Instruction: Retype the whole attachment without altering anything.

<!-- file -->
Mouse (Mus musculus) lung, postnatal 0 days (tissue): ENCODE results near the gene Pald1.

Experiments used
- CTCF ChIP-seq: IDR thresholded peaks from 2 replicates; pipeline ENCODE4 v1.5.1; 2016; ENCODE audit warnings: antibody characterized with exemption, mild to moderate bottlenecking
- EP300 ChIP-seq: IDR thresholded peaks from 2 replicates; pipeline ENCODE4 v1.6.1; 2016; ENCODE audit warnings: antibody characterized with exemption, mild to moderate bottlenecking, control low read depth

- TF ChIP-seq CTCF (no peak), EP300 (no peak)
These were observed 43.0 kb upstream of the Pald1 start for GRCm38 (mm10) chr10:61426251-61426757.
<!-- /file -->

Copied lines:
Mouse (Mus musculus) lung, postnatal 0 days (tissue): ENCODE results near the gene Pald1.

Experiments used
- CTCF ChIP-seq: IDR thresholded peaks from 2 replicates; pipeline ENCODE4 v1.5.1; 2016; ENCODE audit warnings: antibody characterized with exemption, mild to moderate bottlenecking
- EP300 ChIP-seq: IDR thresholded peaks from 2 replicates; pipeline ENCODE4 v1.6.1; 2016; ENCODE audit warnings: antibody characterized with exemption, mild to moderate bottlenecking, control low read depth

- TF ChIP-seq CTCF (no peak), EP300 (no peak)
These were observed 43.0 kb upstream of the Pald1 start for GRCm38 (mm10) chr10:61426251-61426757.